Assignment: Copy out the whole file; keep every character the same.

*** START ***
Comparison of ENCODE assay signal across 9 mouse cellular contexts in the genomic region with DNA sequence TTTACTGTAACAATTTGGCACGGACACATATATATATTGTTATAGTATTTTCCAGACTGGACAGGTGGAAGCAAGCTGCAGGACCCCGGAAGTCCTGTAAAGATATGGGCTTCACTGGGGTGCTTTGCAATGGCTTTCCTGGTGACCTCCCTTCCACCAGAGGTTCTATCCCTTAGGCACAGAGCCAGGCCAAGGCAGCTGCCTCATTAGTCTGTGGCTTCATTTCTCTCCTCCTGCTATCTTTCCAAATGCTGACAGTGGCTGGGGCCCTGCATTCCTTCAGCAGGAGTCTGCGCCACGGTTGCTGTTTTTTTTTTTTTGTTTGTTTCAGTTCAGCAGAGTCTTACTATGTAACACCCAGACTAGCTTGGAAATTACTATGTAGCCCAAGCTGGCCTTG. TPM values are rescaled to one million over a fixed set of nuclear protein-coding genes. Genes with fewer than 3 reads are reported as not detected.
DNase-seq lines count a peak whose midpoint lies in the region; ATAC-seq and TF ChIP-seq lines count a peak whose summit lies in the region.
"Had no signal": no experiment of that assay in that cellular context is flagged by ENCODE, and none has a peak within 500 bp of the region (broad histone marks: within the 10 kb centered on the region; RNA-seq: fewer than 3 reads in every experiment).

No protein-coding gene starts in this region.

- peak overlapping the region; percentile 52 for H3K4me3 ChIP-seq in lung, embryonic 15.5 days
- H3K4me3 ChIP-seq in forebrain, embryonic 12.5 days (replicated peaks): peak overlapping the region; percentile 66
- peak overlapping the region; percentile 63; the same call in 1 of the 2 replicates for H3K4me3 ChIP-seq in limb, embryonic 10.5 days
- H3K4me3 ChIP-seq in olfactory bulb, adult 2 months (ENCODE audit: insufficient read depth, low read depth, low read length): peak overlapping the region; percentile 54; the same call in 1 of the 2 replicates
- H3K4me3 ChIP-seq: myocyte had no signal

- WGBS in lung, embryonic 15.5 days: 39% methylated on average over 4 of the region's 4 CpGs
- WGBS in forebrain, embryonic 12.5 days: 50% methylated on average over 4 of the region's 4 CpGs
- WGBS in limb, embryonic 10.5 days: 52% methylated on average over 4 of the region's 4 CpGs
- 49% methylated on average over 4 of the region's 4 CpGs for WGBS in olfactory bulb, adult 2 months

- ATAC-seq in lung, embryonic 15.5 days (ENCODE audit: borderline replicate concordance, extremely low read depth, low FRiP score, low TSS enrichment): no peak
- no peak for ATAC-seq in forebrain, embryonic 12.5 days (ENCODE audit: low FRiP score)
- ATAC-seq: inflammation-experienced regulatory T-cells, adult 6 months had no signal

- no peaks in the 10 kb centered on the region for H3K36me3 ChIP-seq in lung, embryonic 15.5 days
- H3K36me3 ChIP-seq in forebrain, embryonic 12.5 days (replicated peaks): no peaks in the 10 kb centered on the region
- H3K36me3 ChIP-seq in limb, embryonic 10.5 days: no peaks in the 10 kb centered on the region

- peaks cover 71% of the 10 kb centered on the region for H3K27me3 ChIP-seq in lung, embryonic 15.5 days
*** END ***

Comparison of ENCODE assay signal across 9 mouse cellular contexts in the genomic region with DNA sequence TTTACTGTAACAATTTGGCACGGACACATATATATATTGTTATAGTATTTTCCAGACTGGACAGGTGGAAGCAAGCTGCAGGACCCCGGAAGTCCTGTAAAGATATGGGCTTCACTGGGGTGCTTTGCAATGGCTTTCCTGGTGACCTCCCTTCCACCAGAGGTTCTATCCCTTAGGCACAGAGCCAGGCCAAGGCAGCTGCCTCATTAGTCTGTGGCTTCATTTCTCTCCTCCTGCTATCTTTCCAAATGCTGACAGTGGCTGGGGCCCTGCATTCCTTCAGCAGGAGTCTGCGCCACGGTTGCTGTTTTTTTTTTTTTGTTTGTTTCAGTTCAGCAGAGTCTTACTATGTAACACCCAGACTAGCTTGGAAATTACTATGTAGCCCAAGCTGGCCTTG. TPM values are rescaled to one million over a fixed set of nuclear protein-coding genes. Genes with fewer than 3 reads are reported as not detected.
DNase-seq lines count a peak whose midpoint lies in the region; ATAC-seq and TF ChIP-seq lines count a peak whose summit lies in the region.
"Had no signal": no experiment of that assay in that cellular context is flagged by ENCODE, and none has a peak within 500 bp of the region (broad histone marks: within the 10 kb centered on the region; RNA-seq: fewer than 3 reads in every experiment).

No protein-coding gene starts in this region.

- peak overlapping the region; percentile 52 for H3K4me3 ChIP-seq in lung, embryonic 15.5 days
- H3K4me3 ChIP-seq in forebrain, embryonic 12.5 days (replicated peaks): peak overlapping the region; percentile 66
- peak overlapping the region; percentile 63; the same call in 1 of the 2 replicates for H3K4me3 ChIP-seq in limb, embryonic 10.5 days
- H3K4me3 ChIP-seq in olfactory bulb, adult 2 months (ENCODE audit: insufficient read depth, low read depth, low read length): peak overlapping the region; percentile 54; the same call in 1 of the 2 replicates
- H3K4me3 ChIP-seq: myocyte had no signal

- WGBS in lung, embryonic 15.5 days: 39% methylated on average over 4 of the region's 4 CpGs
- WGBS in forebrain, embryonic 12.5 days: 50% methylated on average over 4 of the region's 4 CpGs
- WGBS in limb, embryonic 10.5 days: 52% methylated on average over 4 of the region's 4 CpGs
- 49% methylated on average over 4 of the region's 4 CpGs for WGBS in olfactory bulb, adult 2 months

- ATAC-seq in lung, embryonic 15.5 days (ENCODE audit: borderline replicate concordance, extremely low read depth, low FRiP score, low TSS enrichment): no peak
- no peak for ATAC-seq in forebrain, embryonic 12.5 days (ENCODE audit: low FRiP score)
- ATAC-seq: inflammation-experienced regulatory T-cells, adult 6 months had no signal

- no peaks in the 10 kb centered on the region for H3K36me3 ChIP-seq in lung, embryonic 15.5 days
- H3K36me3 ChIP-seq in forebrain, embryonic 12.5 days (replicated peaks): no peaks in the 10 kb centered on the region
- H3K36me3 ChIP-seq in limb, embryonic 10.5 days: no peaks in the 10 kb centered on the region

- peaks cover 71% of the 10 kb centered on the region for H3K27me3 ChIP-seq in lung, embryonic 15.5 days